Requires the Secretary, and any grantee or subgrantee receiving Even Start assistance, to treat religious organizations the same as other nongovernmental organizations for purposes of participating in eligible partnerships receiving or applying for such assistance, under specified conditions and limitations, including provisions for fiscal accountability.
Prohibits Even Start services from being provided through vouchers or certificates.
(Sec. 104) Requires State applications for Even Start grants to describe how the State will encourage programs and projects assisted under Even Start to offer family literacy services if the program or project serves a substantial number of migratory children who have parents who do not have a high school diploma or its recognized equivalent or who have low levels of literacy.
(Sec. 105) Defines family literacy services under ESEA as services provided to participants on a voluntary basis that are of sufficient intensity in terms of hours, and of sufficient duration, to make sustainable changes in a family, and that integrate all of the following activities: (1) interactive literacy activities between parents and their children; (2) training for parents regarding how to be the primary teacher for their children and full partners in the education of their children; (3) parent literacy training that leads to economic self-sufficiency; and (4) an age-appropriate education to prepare children for success in school and life experiences.
(Sec. 106) Amends the Education Amendments Act of 1978 to require BIA-operated family literacy programs, under the early childhood education program for Indian children or other programs, to be coordinated with Even Start family literacy programs under ESEA.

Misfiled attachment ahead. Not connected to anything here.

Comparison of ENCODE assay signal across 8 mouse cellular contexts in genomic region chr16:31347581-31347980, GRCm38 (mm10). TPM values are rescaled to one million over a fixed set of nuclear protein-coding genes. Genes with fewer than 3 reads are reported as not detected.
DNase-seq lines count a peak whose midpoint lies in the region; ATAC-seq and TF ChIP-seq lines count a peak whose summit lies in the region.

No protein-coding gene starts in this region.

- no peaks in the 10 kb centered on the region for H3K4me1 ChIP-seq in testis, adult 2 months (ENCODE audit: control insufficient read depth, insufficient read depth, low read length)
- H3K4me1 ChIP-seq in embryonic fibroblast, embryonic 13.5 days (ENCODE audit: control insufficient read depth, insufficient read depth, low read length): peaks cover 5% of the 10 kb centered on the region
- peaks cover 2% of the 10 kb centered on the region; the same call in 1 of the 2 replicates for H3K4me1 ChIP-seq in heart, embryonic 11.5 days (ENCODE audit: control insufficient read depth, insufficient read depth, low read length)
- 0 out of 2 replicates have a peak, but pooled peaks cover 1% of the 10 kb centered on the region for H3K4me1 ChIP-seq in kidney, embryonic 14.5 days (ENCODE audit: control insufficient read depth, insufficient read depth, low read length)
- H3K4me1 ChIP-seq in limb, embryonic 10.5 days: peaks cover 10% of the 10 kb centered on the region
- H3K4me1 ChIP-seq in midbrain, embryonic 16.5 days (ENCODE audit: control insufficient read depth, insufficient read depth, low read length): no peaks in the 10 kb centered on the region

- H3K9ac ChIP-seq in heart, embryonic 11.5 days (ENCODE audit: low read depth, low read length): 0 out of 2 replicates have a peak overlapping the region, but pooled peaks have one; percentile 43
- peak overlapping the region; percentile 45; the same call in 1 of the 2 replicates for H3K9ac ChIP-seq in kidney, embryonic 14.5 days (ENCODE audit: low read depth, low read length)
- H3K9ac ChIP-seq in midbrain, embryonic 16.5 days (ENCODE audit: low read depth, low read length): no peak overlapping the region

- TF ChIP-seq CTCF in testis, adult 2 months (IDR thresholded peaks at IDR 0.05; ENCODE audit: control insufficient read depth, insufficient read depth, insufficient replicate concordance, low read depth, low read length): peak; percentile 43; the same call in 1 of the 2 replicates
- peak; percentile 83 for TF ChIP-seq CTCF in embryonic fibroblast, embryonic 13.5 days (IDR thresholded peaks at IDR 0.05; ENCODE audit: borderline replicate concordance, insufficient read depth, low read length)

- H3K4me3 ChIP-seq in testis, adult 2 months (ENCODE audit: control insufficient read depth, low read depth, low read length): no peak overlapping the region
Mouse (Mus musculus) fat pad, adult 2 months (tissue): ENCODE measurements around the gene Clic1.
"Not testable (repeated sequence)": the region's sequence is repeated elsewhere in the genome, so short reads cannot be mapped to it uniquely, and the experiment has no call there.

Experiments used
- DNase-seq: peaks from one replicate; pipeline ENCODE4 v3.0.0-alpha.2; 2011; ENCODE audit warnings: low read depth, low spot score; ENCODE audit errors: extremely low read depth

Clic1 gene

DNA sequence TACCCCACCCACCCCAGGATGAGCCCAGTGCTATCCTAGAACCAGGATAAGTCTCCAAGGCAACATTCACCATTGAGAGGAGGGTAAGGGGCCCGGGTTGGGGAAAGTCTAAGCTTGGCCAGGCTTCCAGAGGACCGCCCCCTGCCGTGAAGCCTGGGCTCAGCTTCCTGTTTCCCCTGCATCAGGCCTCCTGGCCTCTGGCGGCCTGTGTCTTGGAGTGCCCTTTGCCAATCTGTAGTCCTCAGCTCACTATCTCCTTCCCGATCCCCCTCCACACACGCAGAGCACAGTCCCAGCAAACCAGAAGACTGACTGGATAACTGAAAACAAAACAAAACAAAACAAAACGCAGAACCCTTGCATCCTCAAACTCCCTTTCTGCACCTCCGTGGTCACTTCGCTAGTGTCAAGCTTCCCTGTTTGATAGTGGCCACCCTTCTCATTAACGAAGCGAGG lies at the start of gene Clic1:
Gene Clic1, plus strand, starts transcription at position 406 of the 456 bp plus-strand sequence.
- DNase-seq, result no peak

Title II: Inexpensive Book Distribution Program - Reauthorizes and revises the Inexpensive Book Distribution Program, with respect to which the Secretary of Education contracts with Reading is Fundamental (RIF). Requires RIF to support and promote programs which include distribution of books to young and school-aged children to help prepare them for reading and motivate older children to read.
(Sec. 201) Requires RIF also to provide training to subcontractors.
Extends through FY 2005 the authorization of appropriations for such Program.
Requires assisted local reading motivation programs to: (1) use Program assistance to provide books, training for volunteers, motivational activities, and other essential literary resources; and (2) give highest priority to serving the youngest and neediest children.
Allows subcontractors operating such programs in low-income communities with substantial numbers or percentages of children with special needs to use funds from other Federal sources to pay up to one-half of the non-Federal share of funds used for acquiring and distributing books.
Authorizes RIF, under specified conditions, to waive certain requirements for subcontractors and to enter into multi-year subcontracts.